What is a head MRI?
Magnetic resonance imaging (MRI) of the head is a painless, noninvasive test that produces detailed images of your brain and brain stem. An MRI machine creates the images using a magnetic field and radio waves. This test is also known as a brain MRI or a cranial MRI. You will go to a hospital or radiology center to take a head MRI.
An MRI scan is different from a CT scan or an X-ray in that it doesn’t use radiation to produce images. An MRI scan combines images to create a 3-D picture of your internal structures, so it’s more effective than other scans at detecting abnormalities in small structures of the brain such as the pituitary gland and brain stem. Sometimes a contrast agent, or dye, can be given through an intravenous (IV) line to better visualize certain structures or abnormalities.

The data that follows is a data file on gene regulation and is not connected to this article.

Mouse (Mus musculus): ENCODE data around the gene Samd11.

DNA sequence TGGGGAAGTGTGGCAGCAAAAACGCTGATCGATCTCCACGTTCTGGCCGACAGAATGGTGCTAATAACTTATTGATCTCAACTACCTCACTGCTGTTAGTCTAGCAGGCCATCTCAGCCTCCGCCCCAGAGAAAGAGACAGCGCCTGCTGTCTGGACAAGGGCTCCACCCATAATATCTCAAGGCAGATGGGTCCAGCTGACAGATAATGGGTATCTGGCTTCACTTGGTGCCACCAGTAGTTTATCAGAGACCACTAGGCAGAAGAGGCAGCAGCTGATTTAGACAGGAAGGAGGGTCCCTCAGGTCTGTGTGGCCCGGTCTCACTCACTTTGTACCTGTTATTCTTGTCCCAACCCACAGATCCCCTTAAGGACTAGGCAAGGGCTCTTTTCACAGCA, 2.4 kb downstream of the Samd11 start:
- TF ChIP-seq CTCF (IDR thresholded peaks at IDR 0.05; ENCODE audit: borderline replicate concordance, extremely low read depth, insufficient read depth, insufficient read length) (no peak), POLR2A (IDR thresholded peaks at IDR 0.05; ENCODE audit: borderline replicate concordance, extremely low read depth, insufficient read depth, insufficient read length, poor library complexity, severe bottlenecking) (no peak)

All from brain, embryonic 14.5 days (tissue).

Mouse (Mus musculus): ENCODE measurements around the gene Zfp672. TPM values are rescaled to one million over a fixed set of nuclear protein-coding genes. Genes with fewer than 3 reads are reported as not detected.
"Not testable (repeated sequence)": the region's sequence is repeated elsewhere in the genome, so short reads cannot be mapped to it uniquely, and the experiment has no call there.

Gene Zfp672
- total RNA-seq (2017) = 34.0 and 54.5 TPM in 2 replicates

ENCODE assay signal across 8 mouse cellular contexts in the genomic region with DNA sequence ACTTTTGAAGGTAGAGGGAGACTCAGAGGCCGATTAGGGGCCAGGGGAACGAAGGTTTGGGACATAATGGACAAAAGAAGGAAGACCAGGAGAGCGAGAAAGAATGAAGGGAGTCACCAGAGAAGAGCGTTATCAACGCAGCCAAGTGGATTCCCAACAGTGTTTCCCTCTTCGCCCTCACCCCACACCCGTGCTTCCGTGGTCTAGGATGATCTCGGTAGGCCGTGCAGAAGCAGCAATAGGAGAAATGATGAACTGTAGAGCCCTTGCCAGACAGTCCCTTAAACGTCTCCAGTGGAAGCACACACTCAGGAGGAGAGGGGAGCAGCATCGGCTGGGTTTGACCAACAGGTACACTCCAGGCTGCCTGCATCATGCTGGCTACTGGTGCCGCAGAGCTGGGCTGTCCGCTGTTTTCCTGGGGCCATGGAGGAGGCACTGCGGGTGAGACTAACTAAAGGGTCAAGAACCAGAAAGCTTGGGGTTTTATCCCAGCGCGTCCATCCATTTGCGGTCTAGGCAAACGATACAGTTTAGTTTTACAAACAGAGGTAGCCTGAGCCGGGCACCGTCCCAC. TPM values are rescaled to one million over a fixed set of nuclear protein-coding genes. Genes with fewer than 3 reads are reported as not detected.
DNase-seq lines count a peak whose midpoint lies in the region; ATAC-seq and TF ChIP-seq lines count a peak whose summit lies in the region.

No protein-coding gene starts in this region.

Why do I need a head MRI?
A head MRI is a useful tool for detecting a number of brain conditions, including:
- aneurysms, or bulging in the blood vessels of the brain
- multiple sclerosis
- spinal cord injuries
- hydrocephalus, a buildup of spinal fluid in the brain cavities
- hormonal disorders, such as acromegaly and Cushing’s syndrome
- hemorrhage, or bleeding
- problems with development or structure (such as a Chiari malformation)
- blood vessel issues
- an issue due to a previous head injury
A head MRI can help determine whether you sustained any damage from a stroke or head injury. Your doctor may also order a head MRI to investigate symptoms such as:
- changes in thinking or behavior
- blurry vision
- chronic headaches
These symptoms may be due to a brain issue, which an MRI scan can help detect.